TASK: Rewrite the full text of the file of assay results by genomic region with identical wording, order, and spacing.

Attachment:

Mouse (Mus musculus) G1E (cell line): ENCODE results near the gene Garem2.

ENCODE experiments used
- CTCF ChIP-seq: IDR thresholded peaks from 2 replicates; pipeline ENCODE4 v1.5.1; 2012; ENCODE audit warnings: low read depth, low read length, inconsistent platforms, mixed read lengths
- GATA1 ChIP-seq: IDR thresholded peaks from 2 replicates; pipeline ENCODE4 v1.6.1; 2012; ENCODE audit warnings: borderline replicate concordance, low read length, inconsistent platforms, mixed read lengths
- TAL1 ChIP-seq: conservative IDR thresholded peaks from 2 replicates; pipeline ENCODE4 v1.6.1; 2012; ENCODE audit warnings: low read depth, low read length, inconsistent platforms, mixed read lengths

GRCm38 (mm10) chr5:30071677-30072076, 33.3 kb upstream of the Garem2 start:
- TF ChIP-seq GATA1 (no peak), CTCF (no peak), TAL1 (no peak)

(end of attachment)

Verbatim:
Mouse (Mus musculus) G1E (cell line): ENCODE results near the gene Garem2.

ENCODE experiments used
- CTCF ChIP-seq: IDR thresholded peaks from 2 replicates; pipeline ENCODE4 v1.5.1; 2012; ENCODE audit warnings: low read depth, low read length, inconsistent platforms, mixed read lengths
- GATA1 ChIP-seq: IDR thresholded peaks from 2 replicates; pipeline ENCODE4 v1.6.1; 2012; ENCODE audit warnings: borderline replicate concordance, low read length, inconsistent platforms, mixed read lengths
- TAL1 ChIP-seq: conservative IDR thresholded peaks from 2 replicates; pipeline ENCODE4 v1.6.1; 2012; ENCODE audit warnings: low read depth, low read length, inconsistent platforms, mixed read lengths

GRCm38 (mm10) chr5:30071677-30072076, 33.3 kb upstream of the Garem2 start:
- TF ChIP-seq GATA1 (no peak), CTCF (no peak), TAL1 (no peak)